Questions tagged [interpretation]

Questions asking for general, open-ended, interpretation of a text. Use this tag if you want answers that address all and any aspects of the text: its meaning, atmosphere, style, images, structure, references, context, and so on. Best used on short texts only.

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Keats' views on beauty

In the poem Endymion: A poetic romance (1818), the first stanza of Book I (beginning, "A thing of beauty is a joy for ever") focuses a great deal on beauty where Keats presents some of his views on ...
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Are “simple sheep” a biblical reference in Keats' “Endymion”?

In the poem Endymion: A poetic romance (1818), the first stanza of Book I (beginning, "A thing of beauty is a joy for ever") contains the following passage:-                                       ...
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Anne Bronte's “The Penitent”

Anne Bronte's poem "The Penitent", originally published under the name Acton Bell in the book Poems by Currer, Ellis, and Acton Bell (1846) published jointly with her two sisters, reads as follows: ...
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Thomas Hardy’s “The Man He Killed”

This question is asking for open-ended interpretation of a poem. See here on meta for an explanation. Thomas Hardy’s ‘The Man He Killed’ (1902) was published in Time’s Laughingstocks (1909):     “...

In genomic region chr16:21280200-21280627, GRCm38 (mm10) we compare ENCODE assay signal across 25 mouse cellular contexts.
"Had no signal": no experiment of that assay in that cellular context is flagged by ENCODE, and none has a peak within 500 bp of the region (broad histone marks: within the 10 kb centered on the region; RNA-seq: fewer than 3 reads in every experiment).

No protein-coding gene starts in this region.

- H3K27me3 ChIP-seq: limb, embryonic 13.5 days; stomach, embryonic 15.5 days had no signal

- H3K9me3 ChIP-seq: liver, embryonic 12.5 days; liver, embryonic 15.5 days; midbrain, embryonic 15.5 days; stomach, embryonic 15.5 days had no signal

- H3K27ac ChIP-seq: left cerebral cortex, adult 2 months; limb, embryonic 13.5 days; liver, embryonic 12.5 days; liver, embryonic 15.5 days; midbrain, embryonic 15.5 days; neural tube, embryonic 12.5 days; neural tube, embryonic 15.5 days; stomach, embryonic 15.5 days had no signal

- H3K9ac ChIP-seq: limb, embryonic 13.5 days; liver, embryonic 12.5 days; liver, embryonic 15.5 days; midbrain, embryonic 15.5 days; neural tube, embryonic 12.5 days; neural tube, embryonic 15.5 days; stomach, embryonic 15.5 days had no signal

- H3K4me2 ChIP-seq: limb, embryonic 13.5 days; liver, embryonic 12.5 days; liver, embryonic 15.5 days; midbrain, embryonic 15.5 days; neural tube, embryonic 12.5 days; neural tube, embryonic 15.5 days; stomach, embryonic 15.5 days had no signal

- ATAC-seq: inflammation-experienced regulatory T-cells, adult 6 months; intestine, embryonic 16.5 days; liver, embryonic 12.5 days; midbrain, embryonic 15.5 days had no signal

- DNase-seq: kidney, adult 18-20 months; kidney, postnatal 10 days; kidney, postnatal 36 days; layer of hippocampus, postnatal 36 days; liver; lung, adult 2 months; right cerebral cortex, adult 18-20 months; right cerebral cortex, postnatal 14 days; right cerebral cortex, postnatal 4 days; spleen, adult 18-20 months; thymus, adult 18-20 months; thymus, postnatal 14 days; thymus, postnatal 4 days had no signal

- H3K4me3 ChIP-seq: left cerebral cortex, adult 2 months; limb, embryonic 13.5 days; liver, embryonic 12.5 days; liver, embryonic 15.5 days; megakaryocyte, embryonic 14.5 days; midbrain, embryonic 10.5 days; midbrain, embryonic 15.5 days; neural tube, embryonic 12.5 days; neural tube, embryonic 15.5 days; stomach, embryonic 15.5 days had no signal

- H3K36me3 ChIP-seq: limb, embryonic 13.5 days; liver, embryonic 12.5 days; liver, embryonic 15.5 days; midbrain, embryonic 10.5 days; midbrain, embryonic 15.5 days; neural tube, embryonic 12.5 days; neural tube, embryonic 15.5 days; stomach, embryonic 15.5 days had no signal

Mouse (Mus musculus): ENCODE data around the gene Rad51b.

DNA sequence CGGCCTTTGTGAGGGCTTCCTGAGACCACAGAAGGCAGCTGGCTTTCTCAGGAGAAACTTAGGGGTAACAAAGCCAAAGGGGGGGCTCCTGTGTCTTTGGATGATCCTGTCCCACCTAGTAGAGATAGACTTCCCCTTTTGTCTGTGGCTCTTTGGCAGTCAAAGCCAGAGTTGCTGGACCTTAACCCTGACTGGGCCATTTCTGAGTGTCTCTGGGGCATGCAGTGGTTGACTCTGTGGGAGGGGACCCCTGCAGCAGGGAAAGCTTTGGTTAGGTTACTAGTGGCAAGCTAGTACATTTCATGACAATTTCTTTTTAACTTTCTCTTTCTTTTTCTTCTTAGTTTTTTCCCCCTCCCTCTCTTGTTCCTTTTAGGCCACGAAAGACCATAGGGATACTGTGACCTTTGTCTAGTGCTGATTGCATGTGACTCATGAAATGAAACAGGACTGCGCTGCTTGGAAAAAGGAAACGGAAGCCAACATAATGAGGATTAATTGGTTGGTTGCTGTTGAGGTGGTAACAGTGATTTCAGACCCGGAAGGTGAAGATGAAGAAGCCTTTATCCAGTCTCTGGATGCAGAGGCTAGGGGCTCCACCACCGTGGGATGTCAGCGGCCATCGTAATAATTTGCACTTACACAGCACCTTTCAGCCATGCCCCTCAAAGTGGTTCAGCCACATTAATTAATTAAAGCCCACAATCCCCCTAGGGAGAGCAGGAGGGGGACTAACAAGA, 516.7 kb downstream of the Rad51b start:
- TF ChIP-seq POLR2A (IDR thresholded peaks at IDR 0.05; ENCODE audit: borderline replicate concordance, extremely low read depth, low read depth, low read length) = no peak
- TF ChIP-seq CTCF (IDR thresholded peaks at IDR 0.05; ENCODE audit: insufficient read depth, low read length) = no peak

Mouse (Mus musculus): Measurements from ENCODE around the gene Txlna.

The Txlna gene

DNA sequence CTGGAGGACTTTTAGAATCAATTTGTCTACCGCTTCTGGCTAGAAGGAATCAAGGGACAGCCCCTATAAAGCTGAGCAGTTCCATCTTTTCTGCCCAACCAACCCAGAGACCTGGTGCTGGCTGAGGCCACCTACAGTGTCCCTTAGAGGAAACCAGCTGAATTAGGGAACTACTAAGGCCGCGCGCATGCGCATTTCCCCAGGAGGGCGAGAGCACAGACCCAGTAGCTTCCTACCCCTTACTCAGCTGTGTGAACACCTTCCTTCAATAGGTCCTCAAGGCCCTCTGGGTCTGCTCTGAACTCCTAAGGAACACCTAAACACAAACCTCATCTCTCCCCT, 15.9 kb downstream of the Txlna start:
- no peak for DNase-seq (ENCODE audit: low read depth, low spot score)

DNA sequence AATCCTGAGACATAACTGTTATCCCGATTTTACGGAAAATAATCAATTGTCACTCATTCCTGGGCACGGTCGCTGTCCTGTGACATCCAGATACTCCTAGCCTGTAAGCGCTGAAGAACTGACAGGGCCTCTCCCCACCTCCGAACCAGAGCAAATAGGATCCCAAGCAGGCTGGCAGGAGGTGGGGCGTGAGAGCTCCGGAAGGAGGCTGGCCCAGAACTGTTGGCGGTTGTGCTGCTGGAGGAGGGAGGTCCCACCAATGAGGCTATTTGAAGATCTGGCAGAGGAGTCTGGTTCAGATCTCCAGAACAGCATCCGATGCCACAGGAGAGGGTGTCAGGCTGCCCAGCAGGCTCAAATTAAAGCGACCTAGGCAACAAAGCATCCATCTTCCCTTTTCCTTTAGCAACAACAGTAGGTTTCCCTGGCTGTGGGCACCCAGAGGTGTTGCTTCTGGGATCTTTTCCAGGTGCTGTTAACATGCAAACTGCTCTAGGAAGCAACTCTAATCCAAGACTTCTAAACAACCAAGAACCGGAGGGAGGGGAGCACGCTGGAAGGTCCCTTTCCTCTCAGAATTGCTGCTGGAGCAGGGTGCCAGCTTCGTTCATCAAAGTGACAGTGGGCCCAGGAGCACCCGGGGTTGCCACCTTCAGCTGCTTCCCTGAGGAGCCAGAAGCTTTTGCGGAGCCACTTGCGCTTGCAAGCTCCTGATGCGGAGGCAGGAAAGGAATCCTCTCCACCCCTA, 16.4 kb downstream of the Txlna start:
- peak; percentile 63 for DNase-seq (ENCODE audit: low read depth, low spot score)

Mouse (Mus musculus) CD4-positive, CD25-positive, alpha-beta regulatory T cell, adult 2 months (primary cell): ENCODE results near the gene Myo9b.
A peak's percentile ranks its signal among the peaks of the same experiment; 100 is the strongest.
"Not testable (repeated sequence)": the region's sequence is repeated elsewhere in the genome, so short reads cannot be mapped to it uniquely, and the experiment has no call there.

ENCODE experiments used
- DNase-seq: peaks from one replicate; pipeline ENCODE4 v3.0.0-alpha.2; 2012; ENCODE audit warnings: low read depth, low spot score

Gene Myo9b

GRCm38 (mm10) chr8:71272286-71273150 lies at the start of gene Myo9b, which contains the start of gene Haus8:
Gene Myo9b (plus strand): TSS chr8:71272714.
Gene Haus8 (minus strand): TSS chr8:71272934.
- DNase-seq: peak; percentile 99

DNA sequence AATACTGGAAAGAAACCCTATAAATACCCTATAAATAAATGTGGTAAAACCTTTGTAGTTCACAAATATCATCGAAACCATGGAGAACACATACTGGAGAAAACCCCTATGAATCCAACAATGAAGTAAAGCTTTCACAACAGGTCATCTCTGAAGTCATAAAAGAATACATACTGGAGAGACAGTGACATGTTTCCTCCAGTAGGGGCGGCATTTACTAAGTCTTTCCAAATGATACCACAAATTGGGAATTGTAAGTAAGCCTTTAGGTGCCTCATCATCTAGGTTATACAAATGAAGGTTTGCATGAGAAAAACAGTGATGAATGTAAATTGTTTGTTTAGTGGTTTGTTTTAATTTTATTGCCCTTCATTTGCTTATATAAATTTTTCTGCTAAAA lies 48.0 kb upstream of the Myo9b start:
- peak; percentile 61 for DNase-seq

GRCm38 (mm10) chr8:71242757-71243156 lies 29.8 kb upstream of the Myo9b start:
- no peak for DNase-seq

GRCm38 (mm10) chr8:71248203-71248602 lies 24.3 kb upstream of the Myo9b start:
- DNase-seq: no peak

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Repetition of “smile” in Kamala Surayya's 'My Mother at Sixty-six'

In the poem 'My Mother at Sixty-six' by Kamala Surayya, the poet ends the "prose" saying all I did was smile and smile and smile.... There are various critical interpretations as to what does the ...
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Emily Jane Pfeiffer's “Evolution”

Emily Jane Pfeiffer’s poem ‘Evolution’ was first published in Poems (1876): Hunger that strivest in the restless arms     Of the sea-flower, that drivest rooted things     To break their ...
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John Betjeman’s “Suicide on Junction Road Station after Abstention from Evening Communion in North London”

John Betjeman’s poem ‘Suicide on Junction Road Station after Abstention from Evening Communion in North London’ was first published in the collection Continual Dew (1937). It’s short enough to quote ...
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What is the deeper meaning of Blake's “The Lily”?

The poem "The Lily" by William Blake must be one of the shortest of his Songs of Innocence and of Experience collection, only four lines long: The modest Rose puts forth a thorn, The humble sheep ...
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What is the meaning of Blake's poem “The Sick Rose”?

William Blake's very short poem "The Sick Rose", from his Songs of Innocence and of Experience, runs as follows: O rose, thou art sick! The invisible worm, That flies in the night, In ...
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What are the “lovely tales” in Keats' “Endymion”?

What is Keats saying in the last three lines here? And such too is the grandeur of the dooms We have imagined for the mighty dead; All lovely tales that we have heard or read: An endless ...
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What is the deeper meaning of “The Tyger”?

William Blake's poem "The Tyger" is part of his collection Songs of Innocence and of Experience, an extraordinary set of poems which explores ideas such as spirituality, love, poverty, repression, all ...